computers FBI

The FBI was Operating 23 Child Porn Sites to Catch the People Using Them!

In a follow-up to the report I wrote on the FBI’s engaging in operating a child porn site out of North Carolina, which was termed Operation Pacifier, an affidavit was filed at the end of October that the FBI ran 23 different Tor-hidden child porn sites in order to “catch,” or the better word would be “entrap,” those who wished to view or share child pornography.

According to the affidavit:

In the normal course of the operation of a web site, a user sends “request data” to the web site in order to access that site. While Websites 1-23 operate at a government facility, such request data associated with a user’s actions on Websites 1-23 will be collected. That data collection is not a function of the NIT. Such request data can be paired with data collected by the NIT, however, in order to attempt to identify a particular user and to determine that particular user’s actions on Websites 1-23.

ARSTechnica added:

“That paragraph alone doesn’t quite say the FBI is operating them,” Fred Jennings, a cybercrime lawyer, told Ars. “But definitely no other way to read that than websites 1-23 were hosted at a government facility, with the FBI’s knowledge and to the FBI’s informational benefit. It’s clever phrasing on their part.”

Security researcher Sarah Jamie Lewis told Ars that “it’s a pretty reasonable assumption” that at one point the FBI was running roughly half of the known child porn sites hosted on Tor-hidden servers. Lewis runs OnionScan, an ongoing bot-driven analysis of the Tor-hidden darknet. Her research began in April 2016, and it shows that as of August 2016, there were 29 unique child porn related sites on Tor-hidden servers.

“Doing the math, it’s not zero sites, it’s probably not all the sites, but we know that they’re getting authorization for some of them,” she said. “I think it’s a reasonable assumption—I don’t think the FBI would be doing their job if they weren’t.”

“Of the more than 100 Playpen-related child pornography cases that have been prosecuted, federal judges in IowaMassachusetts, and Oklahoma have ruled that such a search violated current laws of federal procedure and was in fact so egregious that the evidence collected as a result should be tossed,” the ARSTechnica report continued. “Other judges have rebuked prosecutors for unlawful searches, but they have not gone so far as to suppress evidence.”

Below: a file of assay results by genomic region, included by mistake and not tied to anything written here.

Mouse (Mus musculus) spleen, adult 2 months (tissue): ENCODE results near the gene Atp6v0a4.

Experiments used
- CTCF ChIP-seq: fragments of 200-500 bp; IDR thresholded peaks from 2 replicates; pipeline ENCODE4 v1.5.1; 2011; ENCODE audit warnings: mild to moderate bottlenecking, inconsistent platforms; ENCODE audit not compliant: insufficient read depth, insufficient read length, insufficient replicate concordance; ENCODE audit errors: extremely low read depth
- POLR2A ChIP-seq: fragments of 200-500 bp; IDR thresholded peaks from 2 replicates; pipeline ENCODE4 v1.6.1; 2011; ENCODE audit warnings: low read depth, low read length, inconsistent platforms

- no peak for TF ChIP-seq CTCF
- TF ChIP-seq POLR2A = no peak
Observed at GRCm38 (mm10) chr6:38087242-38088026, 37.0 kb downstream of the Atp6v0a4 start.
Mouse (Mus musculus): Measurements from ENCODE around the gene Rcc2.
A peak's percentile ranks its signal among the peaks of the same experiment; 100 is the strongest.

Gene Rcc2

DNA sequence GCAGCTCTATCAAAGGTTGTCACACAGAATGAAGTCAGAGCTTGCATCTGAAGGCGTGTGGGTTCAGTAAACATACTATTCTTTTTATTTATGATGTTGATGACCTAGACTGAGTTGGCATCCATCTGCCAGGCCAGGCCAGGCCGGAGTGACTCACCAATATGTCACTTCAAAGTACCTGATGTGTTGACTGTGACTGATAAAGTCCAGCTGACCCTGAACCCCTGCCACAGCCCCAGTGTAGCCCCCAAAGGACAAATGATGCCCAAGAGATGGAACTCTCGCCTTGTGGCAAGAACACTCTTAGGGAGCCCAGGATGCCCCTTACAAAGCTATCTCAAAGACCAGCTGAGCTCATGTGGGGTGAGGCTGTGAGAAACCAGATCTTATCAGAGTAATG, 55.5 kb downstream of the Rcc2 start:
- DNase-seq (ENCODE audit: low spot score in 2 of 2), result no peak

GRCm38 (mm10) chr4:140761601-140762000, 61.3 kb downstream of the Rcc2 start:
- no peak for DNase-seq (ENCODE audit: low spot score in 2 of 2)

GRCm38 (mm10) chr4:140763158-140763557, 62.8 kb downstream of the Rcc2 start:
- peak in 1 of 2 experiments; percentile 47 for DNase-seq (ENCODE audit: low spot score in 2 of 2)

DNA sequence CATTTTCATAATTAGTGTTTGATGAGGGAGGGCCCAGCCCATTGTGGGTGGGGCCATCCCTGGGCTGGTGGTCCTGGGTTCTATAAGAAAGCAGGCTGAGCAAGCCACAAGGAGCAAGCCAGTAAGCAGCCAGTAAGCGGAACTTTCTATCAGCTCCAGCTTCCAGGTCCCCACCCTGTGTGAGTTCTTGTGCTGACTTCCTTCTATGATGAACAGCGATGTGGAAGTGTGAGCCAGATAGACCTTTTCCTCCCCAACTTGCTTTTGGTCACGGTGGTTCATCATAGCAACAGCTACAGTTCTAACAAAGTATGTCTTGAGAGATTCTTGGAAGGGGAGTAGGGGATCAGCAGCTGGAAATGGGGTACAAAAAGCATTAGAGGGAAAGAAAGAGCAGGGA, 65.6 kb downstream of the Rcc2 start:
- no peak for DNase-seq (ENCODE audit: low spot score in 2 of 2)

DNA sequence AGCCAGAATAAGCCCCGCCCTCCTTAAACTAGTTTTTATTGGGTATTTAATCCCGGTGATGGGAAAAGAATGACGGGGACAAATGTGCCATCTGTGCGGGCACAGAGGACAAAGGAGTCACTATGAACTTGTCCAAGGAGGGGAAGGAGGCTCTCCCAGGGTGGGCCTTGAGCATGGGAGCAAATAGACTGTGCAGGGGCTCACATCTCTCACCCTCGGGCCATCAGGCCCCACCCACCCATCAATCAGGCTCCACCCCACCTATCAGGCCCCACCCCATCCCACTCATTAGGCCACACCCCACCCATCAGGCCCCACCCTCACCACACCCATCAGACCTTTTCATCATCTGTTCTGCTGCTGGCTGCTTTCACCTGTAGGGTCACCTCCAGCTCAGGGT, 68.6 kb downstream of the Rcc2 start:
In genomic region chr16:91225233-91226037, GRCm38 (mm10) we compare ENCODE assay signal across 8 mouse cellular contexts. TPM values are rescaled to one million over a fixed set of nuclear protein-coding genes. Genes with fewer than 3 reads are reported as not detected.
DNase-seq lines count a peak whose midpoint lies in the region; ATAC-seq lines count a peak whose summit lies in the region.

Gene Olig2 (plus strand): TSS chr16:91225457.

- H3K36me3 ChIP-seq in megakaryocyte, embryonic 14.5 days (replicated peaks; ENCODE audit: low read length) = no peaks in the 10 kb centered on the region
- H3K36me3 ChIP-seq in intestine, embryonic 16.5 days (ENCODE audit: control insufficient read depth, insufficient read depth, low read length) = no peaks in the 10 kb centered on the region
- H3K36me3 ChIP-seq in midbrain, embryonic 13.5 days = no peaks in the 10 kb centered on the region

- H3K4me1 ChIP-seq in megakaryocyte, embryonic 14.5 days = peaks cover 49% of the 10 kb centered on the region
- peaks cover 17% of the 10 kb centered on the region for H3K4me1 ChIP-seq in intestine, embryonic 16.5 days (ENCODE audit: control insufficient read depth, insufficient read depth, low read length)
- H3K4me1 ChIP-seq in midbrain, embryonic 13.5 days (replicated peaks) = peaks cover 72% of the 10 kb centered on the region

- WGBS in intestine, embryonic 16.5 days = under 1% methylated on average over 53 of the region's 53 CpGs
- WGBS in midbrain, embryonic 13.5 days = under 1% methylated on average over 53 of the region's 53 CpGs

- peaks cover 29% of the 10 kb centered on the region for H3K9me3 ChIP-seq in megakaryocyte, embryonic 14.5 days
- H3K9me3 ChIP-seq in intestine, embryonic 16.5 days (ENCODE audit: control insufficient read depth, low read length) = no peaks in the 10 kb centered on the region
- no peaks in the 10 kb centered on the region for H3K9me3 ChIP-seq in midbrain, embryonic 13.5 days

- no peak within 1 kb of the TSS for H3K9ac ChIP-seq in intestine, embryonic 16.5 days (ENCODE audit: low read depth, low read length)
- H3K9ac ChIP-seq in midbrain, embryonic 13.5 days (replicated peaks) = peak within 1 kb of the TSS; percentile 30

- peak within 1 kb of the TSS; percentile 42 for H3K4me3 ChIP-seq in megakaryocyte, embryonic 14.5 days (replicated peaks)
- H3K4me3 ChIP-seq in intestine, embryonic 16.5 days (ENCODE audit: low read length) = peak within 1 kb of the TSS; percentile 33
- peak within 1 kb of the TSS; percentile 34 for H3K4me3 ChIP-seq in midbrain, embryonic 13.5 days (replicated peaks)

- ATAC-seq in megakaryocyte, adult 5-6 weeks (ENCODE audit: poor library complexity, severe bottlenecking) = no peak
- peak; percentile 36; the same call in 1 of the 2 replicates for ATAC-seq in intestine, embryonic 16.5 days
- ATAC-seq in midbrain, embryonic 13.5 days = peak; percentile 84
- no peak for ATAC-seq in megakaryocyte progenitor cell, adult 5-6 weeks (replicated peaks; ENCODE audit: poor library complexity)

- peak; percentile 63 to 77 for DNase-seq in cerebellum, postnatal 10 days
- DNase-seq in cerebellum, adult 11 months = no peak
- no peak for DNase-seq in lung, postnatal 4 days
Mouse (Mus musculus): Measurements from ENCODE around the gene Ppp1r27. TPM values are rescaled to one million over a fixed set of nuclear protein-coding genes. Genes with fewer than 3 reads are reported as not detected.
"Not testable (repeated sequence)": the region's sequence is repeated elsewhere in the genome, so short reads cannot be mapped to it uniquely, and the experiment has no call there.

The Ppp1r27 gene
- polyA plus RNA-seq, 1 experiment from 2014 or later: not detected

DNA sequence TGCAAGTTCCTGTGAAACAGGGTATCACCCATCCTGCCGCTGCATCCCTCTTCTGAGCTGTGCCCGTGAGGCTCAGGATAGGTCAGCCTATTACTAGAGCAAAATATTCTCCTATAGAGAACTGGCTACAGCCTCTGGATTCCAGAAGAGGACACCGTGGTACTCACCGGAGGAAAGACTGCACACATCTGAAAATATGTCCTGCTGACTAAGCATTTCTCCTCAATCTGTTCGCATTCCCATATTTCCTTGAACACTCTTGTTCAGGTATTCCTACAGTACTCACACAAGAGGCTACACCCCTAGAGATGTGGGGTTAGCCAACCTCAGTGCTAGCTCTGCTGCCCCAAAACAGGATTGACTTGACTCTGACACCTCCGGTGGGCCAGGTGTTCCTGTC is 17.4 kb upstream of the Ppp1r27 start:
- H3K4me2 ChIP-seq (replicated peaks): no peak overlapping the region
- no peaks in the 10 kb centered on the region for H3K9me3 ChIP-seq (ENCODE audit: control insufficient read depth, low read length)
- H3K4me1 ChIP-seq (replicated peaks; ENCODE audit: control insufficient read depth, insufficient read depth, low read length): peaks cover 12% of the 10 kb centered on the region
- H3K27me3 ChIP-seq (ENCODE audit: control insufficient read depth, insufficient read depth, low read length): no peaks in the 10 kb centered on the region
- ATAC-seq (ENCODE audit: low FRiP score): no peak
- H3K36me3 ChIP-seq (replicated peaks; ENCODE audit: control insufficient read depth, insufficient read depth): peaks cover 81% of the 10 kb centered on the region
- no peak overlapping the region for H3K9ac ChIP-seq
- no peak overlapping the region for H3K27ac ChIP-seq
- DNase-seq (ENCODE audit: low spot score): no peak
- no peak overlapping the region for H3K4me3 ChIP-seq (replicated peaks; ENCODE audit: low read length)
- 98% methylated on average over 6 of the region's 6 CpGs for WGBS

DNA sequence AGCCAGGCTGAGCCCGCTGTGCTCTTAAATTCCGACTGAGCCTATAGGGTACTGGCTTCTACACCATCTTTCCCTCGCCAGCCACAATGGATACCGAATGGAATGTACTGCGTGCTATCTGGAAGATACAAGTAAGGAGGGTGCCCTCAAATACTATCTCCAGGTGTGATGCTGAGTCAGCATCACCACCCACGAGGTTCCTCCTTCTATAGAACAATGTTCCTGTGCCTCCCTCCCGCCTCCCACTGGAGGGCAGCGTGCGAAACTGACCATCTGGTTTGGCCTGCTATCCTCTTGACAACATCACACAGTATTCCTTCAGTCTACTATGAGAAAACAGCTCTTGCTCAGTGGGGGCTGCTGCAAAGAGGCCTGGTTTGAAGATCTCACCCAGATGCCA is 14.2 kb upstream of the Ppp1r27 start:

“”I would refer you to public documents on the Playpen investigation, in which we seized and operated a darkweb child pornography site for a period of less than two weeks,” FBI spokesman Christopher Allen e-mailed ARSTechnica in response to asking whether or not the FBI was running half of the child porn sits on the Tor-hidden web and if it was still true today. “That was an extraordinary investigation, and to my knowledge may be the only time that has occurred. So to suggest this is a common thing is patently not true.”

So, he would neither confirm nor deny, which means they are more than likely continuing to engage in the very crimes they are charging others with.

Defense attorneys of some of those charged in the FBI child porn stings and some legal scholars suggest the FBI committed more serious crimes than those they’ve arrested — distributing pornography, compared with viewing or receiving it.

The truth is that they are committing these crimes. How did the FBI obtain the child porn they are distributing? We already know that in the central government, thousands of Pentagon employees have been caught looking at porn and never been dealt with properly, not to mention a DHS official who was busted on Craiglist in a child porn sting.

Jacob Sullum points out, “Each time the FBI “distributed” an image, it committed a federal crime that is punishable by a mandatory minimum sentence of five years and a maximum sentence of 20 years. So did the person who “received” the image, which in the Internet context is the same as looking at it. If such actions merit criminal punishment because they are inherently harmful, there is no logical reason why the agents who ran The Playpen should escape the penalties they want to impose on the people who visited the site.”

This kind of unlawful activity reminds me of the illegal actions of the unconstitutional ATF when they knowingly engaged in weapons trafficking to Mexican drug cartels under Operation Fast and Furious.

This is the same FBI who knew Hillary Clinton broke the law, but would not prosecute her. This is the same agency whose agents declared they were in revolt against James Comey over his lack of recommending that Clinton be prosecuted.

Is anyone really surprised at this? No? Then why are there no criminal indictments against every judge, agent and official who knew about this operation and endorsed it?

 

Reposted with Permission from Freedom Outpost.

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Tim Brown

Tim Brown is an author and Editor at FreedomOutpost.com, SonsOfLibertyMedia.com, GunsInTheNews.com and TheWashingtonStandard.com. He is husband to his "more precious than rubies" wife, father of 10 "mighty arrows", jack of all trades, Christian and lover of liberty. He resides in the U.S. occupied Great State of South Carolina. Tim is also an affiliate for the Joshua Mark 5 AR/AK hybrid semi-automatic rifle.

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